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Detroit – Rarely do they talk about injuries, the quiet variety that might not necessarily disable a big-league player but that become part of one’s daily life.

Professional athletes play with pain. And so you will not pry from Tigers catcher James McCann details about the right ankle he sprained in April and still feels in September.

“In 2014 when I got called up (expanded September rosters) I observed quite a bit,” McCann said, while shuffling gear in his locker before Tuesday evening’s game against the Indians at Comerica Park.

“And I watched Miggy (Miguel Cabrera, then dealing with a damaged ankle) play every game and into the playoffs and he told me: ‘If I can play at 50 percent, I will play at 50 percent, because I know millions of people would give anything to play this game.’”

McCann was asked Tuesday to explain, as candidly as possible, if his right ankle has been hurting more than he might have allowed during a second full big-league season that had seen him bat .220.

“That’s a tough question to answer,” he said, adding that he didn’t want to make excuses for a rugged second full year in the big leagues.

But neither is deceit part of McCann’s profile. He hurt his ankle April 11 in a game against the Pirates at Comerica Park and was gone until May 3. If anything, the Tigers have wondered if McCann might have soldiered-up too early, with his zeal to play perhaps outweighing the need for more convalescence.

Trainers and doctors can make basic determinations on a player’s health in step with 21st-century medicine. Tests, examinations, monitoring – it’s a comprehensive process. But so much is up to the player. It is, to a large extent, a matter of an athlete feeling good enough to perform. McCann’s assurances after three weeks on the shelf were resolute. He was ready.

“I’m not going to go back and second-guess anything,” said McCann, whose ankle remained heavily taped until mid-season. “My goal was to come back as soon as I could catch a full nine innings.

“Was it bad timing to have hurt the ankle six games into the season coming off a great spring training (.348 in 17 games)? Of course. But sometimes you learn more from failure than from success.

“To get back to your original question,” McCann said, “(Justin) Verlander said it best: It’s tough enough to compete at the big-league level, let alone with an injury.”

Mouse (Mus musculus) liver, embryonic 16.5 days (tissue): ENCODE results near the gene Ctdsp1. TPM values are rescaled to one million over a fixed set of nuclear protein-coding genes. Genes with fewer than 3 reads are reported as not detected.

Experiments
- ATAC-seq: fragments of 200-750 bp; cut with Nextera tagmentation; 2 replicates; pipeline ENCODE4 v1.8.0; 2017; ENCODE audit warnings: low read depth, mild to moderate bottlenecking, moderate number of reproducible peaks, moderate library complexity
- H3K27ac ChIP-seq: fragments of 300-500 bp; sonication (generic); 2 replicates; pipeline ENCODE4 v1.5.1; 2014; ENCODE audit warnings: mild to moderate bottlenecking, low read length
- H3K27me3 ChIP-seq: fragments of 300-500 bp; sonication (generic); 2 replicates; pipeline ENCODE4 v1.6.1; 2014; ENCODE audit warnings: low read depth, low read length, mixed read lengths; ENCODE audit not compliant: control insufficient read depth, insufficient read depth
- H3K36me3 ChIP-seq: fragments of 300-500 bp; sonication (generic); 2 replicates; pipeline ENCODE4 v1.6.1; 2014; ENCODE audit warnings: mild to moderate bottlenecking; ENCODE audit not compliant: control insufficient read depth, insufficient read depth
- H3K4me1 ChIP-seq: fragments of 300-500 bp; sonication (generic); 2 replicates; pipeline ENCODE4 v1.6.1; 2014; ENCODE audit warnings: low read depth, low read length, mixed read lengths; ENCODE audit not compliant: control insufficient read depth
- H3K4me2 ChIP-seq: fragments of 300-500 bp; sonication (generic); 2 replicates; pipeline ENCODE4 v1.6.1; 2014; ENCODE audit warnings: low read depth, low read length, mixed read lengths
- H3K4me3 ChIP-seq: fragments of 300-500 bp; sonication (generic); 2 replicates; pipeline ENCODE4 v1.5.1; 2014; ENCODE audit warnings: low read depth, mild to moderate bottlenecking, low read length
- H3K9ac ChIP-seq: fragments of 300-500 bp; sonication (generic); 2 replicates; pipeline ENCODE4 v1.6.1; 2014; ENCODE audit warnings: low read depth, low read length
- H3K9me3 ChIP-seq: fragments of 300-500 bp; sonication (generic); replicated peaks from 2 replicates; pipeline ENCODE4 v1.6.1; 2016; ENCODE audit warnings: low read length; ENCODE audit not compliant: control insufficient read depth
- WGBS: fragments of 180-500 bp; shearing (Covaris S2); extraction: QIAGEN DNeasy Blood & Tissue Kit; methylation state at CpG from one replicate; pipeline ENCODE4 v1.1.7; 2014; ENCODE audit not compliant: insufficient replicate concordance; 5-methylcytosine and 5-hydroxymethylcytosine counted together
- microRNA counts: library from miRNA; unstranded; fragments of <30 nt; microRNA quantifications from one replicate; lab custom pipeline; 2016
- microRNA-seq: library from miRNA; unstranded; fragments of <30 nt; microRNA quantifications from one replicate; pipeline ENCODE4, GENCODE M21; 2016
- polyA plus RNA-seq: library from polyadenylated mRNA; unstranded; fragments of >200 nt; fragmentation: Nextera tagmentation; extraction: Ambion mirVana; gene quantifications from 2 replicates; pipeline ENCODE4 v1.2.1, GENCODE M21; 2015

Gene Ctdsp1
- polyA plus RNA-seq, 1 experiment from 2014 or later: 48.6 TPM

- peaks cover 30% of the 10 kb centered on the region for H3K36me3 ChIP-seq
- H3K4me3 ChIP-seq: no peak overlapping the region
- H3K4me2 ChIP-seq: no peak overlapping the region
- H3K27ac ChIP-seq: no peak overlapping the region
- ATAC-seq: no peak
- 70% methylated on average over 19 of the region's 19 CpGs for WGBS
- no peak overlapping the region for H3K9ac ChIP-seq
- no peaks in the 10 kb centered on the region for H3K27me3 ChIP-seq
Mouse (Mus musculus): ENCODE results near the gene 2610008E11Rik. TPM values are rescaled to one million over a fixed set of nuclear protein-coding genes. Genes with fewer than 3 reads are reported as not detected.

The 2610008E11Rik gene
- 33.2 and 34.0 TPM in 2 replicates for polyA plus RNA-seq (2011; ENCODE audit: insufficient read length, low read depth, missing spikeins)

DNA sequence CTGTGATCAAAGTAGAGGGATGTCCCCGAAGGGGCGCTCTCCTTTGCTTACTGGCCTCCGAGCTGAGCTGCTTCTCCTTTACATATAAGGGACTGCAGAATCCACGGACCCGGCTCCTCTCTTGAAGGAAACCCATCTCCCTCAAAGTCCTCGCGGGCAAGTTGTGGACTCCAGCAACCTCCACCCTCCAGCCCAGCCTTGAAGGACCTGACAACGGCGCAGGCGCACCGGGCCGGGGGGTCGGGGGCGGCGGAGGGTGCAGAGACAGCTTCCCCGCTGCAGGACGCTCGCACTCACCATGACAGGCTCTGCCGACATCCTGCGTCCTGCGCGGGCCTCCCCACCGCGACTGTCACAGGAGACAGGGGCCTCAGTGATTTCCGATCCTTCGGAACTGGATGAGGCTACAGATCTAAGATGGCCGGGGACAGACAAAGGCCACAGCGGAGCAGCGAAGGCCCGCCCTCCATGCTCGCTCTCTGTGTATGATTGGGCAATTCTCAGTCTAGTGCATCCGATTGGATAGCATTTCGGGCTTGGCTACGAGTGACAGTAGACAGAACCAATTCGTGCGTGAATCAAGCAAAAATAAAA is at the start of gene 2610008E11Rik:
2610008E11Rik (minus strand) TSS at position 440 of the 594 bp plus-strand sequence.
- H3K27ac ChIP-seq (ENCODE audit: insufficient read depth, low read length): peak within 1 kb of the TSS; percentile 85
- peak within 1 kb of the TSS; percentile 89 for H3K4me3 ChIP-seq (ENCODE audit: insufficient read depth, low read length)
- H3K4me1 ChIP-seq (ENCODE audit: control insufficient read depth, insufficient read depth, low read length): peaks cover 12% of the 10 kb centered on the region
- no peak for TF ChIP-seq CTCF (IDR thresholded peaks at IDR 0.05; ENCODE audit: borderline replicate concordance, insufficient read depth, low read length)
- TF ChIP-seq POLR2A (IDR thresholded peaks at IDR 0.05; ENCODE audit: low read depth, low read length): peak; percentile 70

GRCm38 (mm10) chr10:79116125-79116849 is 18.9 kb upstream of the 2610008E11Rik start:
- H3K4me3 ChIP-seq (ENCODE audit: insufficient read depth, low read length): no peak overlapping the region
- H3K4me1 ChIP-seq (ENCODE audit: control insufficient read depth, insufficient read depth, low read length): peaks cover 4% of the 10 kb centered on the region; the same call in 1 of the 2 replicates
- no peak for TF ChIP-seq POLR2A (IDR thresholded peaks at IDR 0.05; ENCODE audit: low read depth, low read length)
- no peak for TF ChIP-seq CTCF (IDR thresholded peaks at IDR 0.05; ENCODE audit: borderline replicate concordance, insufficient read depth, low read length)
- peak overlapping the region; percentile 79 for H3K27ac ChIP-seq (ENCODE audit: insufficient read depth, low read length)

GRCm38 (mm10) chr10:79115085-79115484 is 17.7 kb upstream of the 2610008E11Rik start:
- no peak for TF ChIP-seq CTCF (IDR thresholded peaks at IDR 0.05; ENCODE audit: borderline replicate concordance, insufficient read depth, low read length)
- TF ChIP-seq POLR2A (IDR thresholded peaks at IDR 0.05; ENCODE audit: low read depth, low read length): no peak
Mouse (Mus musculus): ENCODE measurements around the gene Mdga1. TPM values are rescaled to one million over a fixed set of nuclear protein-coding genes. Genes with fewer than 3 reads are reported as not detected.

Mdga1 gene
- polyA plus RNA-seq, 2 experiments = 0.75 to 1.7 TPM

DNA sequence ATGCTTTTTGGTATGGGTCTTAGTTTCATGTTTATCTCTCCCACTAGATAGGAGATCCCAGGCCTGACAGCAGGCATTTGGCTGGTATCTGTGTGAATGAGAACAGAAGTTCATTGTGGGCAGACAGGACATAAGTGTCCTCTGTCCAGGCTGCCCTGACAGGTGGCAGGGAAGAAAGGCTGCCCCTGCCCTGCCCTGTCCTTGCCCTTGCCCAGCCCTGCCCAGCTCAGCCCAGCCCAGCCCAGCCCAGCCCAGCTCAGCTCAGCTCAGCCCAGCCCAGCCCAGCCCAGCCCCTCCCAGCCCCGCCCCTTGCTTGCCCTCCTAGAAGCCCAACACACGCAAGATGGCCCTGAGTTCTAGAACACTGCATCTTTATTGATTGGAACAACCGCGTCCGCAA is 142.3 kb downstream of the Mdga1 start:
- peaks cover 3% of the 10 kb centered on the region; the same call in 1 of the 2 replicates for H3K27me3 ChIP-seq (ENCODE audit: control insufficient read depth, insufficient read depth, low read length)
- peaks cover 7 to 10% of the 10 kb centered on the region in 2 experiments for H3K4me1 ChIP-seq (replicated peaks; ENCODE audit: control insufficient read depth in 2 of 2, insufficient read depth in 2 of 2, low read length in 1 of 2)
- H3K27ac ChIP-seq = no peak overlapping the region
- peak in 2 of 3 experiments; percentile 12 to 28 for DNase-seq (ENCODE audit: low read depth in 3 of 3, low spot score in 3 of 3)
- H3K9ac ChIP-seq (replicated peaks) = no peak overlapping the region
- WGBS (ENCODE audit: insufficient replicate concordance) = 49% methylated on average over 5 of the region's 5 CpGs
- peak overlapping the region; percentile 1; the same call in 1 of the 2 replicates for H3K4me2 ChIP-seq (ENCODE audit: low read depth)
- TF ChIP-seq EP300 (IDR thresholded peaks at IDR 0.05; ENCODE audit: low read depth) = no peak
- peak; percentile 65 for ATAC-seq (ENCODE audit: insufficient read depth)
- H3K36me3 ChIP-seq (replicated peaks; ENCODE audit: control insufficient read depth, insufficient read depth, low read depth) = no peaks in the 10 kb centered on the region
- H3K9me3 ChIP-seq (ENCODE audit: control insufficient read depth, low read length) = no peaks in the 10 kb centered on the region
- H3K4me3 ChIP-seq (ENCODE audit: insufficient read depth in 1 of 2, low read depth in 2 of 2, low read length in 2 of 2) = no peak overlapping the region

Tigers manager Brad Ausmus said Tuesday that McCann “hasn’t mentioned the ankle to me.” But neither does Ausmus dispute that players and pain are regularly paired.

“To me,” Ausmus said, differentiating between discomfort and injury, “you’re doing the right thing by not complaining.”

McCann turned 26 in June and has put together a mixed bag of catching pluses and minuses in 2016. His defense has gotten better, but he is yet learning the delicate art of framing pitches. He has one of the best throwing arms in the big leagues and has hugely reduced the number of runners and attempted base-robbers.

But the bat. It has not come around. Not as anticipated after McCann batted .264 in 114 games as a rookie. His power can be impressive (12 home runs, including a mammoth, second-deck blast last week at Minnesota) but critics don’t care for his splits, which have seen him bat .198 against right-handers and .258 against left-handers.

McCann won’t say how his ankle has affected him. He mentions only that not until April had he ever been hurt playing baseball. Teammates have advised him to stay cool. Lingering aches and ills, they have told him, often don’t heal or subside until the offseason.

McCann insisted Tuesday no post-season surgery or treatments are necessary. The ankle will be fine. In time.

And so will his offense pick up.

“I’ve talked with several guys,” he said, mentioning Ausmus and third-base coach Dave Clark, “and they’ve all talked about this being a process.

“Even a guy like Ian Kinsler – no way the last two years he’s been anything close to the hitter he was his first two years in the big leagues. There’s just so much adjusting year to year. And the league adjusts to you. It’s such a learning experience – every day.

“Al Kaline told me something when I was in ‘A’ ball,” McCann said, speaking of the Tigers Hall of Famer, and consultant, who often counsels young hitters. “He said it would take 1,000 at-bats before you find out at any level what kind of hitter you’re gonna be.

“So much goes into learning about yourself as a hitter.”

It’s McCann’s way of saying: Wait at least until 2017 before drawing any conclusions about a catcher’s potential, especially on offense.

By then the ankle will be better. A hitter will be older and smarter. And a steadier weapon might have evolved at one of the more demanding job sites – behind the plate -- in all of professional sports.

lynn.henning@detroitnews.com

twitter.com/lynn_henning

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